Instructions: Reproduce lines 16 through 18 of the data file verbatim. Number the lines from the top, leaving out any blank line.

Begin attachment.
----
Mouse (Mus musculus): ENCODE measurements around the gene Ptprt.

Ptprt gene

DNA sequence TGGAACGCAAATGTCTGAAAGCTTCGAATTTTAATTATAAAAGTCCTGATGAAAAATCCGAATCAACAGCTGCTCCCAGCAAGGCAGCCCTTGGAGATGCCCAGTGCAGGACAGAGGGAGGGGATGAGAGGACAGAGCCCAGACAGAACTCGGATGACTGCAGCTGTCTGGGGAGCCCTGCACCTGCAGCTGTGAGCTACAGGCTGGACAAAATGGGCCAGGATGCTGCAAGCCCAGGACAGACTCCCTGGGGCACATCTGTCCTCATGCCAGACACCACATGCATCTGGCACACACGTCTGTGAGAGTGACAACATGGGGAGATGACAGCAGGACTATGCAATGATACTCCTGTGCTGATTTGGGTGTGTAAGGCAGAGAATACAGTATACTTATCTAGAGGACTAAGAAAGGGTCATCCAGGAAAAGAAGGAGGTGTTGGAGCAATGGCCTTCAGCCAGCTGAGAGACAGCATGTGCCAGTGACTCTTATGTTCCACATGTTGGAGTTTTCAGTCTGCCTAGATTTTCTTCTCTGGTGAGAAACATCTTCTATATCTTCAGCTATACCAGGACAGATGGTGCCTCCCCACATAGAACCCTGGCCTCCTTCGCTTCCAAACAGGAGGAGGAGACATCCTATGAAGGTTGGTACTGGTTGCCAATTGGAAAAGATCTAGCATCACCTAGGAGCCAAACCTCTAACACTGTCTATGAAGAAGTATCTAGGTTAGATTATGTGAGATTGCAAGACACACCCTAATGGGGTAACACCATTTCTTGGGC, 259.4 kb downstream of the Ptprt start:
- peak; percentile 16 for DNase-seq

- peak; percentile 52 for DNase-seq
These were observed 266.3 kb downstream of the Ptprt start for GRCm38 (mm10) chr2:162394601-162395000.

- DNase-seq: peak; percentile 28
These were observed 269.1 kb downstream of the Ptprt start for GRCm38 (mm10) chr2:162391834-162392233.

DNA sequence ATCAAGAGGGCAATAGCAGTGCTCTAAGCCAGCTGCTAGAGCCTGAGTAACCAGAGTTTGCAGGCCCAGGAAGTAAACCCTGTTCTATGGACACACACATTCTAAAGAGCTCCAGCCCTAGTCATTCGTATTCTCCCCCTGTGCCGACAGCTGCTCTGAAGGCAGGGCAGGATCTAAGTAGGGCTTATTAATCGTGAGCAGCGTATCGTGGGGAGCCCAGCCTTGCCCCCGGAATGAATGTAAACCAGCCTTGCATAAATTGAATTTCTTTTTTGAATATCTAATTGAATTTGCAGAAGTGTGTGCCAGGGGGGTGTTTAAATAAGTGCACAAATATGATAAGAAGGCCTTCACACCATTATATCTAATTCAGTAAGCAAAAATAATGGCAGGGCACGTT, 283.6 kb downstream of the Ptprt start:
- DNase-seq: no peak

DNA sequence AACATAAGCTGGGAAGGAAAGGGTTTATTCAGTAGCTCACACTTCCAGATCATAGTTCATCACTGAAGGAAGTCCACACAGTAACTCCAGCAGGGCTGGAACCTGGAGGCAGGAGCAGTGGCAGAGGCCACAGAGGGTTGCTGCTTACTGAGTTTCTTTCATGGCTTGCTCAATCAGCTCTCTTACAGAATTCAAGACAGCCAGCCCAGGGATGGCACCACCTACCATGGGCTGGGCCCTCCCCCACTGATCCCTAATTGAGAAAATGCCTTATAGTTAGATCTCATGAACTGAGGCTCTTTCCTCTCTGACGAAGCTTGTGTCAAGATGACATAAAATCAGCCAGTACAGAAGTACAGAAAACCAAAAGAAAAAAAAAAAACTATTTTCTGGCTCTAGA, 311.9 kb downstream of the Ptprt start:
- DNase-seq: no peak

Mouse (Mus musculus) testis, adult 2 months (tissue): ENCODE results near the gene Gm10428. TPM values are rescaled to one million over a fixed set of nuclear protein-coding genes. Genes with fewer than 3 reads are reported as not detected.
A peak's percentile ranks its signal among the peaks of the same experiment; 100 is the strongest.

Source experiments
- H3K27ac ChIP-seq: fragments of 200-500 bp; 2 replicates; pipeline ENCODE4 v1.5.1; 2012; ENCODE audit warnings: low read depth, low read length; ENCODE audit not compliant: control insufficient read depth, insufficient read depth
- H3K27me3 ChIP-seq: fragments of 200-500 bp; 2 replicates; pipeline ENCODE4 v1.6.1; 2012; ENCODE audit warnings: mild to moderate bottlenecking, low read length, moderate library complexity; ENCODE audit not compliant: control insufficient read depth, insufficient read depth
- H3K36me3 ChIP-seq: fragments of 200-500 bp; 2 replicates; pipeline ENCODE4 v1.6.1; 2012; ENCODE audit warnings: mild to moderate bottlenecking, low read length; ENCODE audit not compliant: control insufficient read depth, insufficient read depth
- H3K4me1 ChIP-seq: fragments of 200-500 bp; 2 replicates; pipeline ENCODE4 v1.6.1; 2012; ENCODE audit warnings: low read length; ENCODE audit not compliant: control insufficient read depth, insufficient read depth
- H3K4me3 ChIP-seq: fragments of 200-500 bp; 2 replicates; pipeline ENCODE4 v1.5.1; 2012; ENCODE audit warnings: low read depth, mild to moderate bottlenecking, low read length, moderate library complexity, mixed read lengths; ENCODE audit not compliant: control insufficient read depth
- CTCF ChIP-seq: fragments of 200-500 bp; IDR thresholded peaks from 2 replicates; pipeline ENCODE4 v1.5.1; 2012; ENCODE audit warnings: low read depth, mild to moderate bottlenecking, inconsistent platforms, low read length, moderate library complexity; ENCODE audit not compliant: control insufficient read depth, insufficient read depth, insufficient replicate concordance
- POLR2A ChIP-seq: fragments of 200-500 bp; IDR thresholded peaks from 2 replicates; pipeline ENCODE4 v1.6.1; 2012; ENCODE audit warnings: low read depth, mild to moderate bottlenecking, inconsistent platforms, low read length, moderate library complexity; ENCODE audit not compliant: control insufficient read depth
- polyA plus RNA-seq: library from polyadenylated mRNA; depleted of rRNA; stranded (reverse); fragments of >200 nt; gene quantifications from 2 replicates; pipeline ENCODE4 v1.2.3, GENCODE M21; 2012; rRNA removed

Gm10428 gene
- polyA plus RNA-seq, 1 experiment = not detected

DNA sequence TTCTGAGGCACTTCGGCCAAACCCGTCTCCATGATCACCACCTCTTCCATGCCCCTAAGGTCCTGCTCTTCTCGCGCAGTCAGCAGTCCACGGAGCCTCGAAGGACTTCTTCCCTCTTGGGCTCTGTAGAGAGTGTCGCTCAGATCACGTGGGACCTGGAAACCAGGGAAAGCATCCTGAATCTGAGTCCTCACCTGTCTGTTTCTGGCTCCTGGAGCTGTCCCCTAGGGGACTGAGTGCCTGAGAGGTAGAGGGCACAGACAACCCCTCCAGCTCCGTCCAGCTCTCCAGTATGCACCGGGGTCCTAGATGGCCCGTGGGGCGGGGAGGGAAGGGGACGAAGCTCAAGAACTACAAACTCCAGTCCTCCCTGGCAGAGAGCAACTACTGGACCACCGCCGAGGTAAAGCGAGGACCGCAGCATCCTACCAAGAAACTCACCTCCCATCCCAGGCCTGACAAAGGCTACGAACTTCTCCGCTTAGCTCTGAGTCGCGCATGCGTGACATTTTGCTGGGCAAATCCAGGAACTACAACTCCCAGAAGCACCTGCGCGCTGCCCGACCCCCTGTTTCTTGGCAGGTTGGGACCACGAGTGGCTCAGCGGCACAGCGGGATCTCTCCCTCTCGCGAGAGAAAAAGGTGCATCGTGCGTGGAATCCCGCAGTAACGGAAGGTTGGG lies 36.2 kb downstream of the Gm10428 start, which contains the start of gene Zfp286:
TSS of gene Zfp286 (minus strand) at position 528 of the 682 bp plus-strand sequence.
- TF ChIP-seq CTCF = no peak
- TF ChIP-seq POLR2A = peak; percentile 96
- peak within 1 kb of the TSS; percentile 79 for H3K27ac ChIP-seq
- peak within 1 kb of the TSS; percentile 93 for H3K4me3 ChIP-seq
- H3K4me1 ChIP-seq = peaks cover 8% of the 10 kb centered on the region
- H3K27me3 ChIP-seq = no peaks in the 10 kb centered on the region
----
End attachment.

- H3K27ac ChIP-seq: fragments of 200-500 bp; 2 replicates; pipeline ENCODE4 v1.5.1; 2012; ENCODE audit warnings: low read depth, low read length; ENCODE audit not compliant: control insufficient read depth, insufficient read depth
- H3K27me3 ChIP-seq: fragments of 200-500 bp; 2 replicates; pipeline ENCODE4 v1.6.1; 2012; ENCODE audit warnings: mild to moderate bottlenecking, low read length, moderate library complexity; ENCODE audit not compliant: control insufficient read depth, insufficient read depth
- H3K36me3 ChIP-seq: fragments of 200-500 bp; 2 replicates; pipeline ENCODE4 v1.6.1; 2012; ENCODE audit warnings: mild to moderate bottlenecking, low read length; ENCODE audit not compliant: control insufficient read depth, insufficient read depth